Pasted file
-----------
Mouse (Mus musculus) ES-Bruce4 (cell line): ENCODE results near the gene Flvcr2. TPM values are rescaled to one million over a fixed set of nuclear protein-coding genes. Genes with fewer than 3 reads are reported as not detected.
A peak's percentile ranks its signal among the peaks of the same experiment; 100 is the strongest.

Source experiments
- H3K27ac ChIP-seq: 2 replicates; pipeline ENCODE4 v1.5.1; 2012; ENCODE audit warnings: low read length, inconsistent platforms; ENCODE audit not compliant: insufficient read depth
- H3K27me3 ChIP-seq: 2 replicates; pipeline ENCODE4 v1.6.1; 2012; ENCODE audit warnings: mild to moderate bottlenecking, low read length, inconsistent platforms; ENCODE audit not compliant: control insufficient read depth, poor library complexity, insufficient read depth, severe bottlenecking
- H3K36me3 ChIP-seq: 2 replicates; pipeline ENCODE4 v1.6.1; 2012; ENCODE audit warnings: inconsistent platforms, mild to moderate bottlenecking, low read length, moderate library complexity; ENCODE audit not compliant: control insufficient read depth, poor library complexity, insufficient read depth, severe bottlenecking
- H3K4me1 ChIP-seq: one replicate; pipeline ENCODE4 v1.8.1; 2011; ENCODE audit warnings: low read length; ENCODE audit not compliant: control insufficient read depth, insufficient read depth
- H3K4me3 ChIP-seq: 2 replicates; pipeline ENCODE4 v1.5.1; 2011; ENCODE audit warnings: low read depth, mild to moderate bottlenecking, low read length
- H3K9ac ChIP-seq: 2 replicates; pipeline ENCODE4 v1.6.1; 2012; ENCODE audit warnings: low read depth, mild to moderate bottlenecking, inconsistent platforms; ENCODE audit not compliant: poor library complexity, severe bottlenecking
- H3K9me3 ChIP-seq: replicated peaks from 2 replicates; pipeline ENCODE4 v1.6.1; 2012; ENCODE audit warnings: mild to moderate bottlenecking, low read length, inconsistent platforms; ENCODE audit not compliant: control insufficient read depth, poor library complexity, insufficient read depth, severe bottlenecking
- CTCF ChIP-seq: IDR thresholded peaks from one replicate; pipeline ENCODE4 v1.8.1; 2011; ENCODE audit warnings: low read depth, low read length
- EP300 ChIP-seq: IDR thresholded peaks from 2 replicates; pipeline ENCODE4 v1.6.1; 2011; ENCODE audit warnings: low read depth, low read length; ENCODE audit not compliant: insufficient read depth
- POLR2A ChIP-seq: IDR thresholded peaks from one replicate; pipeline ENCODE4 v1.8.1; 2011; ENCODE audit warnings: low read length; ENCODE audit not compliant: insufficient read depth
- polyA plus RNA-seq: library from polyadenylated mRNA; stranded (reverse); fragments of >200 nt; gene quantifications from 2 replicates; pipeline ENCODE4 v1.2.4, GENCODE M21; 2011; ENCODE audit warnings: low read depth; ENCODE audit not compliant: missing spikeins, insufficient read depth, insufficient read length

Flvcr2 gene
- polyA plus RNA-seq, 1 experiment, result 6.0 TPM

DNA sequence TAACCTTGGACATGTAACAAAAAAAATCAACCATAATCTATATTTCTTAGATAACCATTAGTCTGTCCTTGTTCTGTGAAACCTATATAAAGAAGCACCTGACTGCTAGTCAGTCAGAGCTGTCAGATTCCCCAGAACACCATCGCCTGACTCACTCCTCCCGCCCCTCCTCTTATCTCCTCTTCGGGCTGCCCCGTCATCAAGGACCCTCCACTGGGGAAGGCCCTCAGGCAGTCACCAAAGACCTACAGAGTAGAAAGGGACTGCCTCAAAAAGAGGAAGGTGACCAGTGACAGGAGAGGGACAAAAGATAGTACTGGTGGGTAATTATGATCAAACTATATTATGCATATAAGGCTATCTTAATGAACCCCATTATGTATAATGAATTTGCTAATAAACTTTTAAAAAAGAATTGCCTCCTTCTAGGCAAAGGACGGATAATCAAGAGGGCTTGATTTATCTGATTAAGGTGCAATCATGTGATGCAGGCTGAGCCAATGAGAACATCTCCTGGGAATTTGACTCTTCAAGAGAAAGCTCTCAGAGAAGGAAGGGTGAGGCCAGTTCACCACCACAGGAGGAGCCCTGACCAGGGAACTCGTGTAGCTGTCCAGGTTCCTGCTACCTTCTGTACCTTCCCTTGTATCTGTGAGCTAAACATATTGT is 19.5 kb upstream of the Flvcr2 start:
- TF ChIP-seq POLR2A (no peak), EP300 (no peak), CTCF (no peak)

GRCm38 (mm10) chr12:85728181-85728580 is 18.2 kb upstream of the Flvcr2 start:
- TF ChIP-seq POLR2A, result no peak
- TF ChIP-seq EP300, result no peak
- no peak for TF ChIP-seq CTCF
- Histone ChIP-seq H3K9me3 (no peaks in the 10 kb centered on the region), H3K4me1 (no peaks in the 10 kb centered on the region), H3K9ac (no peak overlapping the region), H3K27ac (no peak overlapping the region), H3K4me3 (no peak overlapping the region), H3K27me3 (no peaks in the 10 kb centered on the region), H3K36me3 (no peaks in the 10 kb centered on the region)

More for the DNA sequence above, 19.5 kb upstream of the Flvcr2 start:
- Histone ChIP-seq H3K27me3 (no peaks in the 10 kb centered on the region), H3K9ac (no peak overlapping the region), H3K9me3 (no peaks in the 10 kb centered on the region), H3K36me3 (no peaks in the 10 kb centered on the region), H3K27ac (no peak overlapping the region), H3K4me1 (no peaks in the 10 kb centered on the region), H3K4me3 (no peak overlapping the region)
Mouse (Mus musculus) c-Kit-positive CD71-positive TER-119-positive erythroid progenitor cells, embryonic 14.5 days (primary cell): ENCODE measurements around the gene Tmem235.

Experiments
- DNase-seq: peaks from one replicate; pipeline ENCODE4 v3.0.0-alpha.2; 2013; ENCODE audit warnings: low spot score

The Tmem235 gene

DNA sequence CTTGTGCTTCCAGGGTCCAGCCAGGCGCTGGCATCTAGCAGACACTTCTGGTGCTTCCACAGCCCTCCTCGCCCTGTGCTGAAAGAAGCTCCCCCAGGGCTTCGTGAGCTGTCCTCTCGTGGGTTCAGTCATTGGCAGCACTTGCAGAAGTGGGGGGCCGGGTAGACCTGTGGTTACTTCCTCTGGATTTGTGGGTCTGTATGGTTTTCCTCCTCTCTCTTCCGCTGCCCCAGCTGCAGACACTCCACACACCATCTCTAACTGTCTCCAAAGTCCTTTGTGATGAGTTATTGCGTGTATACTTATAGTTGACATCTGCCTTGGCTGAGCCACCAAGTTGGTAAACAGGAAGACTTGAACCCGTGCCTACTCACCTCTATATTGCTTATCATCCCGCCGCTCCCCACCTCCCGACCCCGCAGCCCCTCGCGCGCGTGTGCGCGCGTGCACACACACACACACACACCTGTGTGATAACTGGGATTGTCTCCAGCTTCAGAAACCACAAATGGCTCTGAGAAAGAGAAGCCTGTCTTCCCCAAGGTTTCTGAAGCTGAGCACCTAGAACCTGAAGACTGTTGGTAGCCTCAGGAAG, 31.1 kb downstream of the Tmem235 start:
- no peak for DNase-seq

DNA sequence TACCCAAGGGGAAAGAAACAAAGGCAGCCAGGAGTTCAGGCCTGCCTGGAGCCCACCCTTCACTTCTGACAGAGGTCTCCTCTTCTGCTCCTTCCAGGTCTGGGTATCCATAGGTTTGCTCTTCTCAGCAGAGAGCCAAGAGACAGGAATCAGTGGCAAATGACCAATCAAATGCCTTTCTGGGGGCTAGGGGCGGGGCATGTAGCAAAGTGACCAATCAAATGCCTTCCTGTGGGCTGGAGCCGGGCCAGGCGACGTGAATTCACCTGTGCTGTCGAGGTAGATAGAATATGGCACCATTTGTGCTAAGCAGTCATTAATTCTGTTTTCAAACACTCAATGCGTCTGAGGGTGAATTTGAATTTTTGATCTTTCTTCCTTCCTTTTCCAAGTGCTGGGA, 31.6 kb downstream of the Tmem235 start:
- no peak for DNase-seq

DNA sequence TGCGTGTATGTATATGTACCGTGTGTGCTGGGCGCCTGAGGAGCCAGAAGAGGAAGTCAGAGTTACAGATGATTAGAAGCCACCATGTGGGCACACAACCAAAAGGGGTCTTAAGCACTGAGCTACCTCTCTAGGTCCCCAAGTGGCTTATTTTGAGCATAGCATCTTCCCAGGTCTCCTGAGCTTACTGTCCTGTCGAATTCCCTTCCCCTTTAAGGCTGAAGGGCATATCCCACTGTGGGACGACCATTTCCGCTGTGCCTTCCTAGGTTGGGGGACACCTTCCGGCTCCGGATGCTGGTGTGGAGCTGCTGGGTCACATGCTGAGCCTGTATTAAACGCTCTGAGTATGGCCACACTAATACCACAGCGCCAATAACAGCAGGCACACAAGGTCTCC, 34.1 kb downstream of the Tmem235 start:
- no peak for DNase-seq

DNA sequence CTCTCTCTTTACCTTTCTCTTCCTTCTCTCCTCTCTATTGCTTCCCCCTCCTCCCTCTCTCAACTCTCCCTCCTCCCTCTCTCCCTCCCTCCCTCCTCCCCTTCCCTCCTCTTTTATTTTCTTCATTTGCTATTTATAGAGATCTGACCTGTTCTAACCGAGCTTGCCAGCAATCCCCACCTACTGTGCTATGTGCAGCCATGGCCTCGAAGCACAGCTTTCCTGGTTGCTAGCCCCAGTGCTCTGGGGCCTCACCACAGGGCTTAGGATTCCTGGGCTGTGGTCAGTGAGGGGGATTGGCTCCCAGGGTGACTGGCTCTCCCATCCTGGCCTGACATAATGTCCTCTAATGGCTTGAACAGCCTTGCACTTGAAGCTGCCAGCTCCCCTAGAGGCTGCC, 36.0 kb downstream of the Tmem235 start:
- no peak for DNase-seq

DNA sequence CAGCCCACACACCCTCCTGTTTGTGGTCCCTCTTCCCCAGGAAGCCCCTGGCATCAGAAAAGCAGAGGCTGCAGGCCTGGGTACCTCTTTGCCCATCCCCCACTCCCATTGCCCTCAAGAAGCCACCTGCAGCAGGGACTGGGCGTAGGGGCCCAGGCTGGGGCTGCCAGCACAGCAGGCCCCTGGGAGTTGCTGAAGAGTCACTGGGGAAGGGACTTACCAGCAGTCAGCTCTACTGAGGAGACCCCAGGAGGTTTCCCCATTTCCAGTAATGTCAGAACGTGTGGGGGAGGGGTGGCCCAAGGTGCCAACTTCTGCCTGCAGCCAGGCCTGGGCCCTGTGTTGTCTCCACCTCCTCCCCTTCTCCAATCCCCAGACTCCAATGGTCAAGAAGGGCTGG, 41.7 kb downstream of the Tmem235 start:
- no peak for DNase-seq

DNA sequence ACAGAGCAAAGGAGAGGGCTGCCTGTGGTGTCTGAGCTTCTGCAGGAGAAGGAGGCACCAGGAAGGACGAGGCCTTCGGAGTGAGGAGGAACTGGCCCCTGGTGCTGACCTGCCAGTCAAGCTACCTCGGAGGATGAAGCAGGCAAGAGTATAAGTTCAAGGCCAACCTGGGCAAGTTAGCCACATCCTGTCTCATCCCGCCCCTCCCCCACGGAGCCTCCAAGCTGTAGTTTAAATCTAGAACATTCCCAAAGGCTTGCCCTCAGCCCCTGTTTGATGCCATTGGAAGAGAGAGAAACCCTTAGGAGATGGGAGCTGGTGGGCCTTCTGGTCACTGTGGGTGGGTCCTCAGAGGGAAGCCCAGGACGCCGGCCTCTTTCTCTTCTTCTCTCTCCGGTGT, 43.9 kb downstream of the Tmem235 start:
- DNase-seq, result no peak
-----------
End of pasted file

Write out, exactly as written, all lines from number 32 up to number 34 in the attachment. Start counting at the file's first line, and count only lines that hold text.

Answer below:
DNA sequence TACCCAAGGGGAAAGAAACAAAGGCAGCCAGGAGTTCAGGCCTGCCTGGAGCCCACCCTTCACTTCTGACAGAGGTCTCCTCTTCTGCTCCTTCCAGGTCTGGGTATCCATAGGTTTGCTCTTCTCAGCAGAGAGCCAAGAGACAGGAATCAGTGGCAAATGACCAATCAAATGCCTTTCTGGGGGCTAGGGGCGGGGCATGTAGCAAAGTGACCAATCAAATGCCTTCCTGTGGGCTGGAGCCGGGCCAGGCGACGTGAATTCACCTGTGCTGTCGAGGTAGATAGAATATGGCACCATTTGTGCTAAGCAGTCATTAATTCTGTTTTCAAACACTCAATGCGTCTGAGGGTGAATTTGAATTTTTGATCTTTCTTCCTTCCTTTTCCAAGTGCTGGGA, 31.6 kb downstream of the Tmem235 start:
- no peak for DNase-seq

DNA sequence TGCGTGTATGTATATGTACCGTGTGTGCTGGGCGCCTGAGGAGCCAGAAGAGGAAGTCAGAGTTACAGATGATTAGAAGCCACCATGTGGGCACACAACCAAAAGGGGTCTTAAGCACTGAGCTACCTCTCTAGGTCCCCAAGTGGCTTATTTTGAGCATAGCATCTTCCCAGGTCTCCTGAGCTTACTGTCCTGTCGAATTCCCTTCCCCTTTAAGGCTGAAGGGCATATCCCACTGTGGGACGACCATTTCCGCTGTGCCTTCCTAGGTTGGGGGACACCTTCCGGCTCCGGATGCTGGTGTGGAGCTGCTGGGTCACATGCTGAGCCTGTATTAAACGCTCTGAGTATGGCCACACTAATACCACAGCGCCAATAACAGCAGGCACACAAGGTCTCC, 34.1 kb downstream of the Tmem235 start: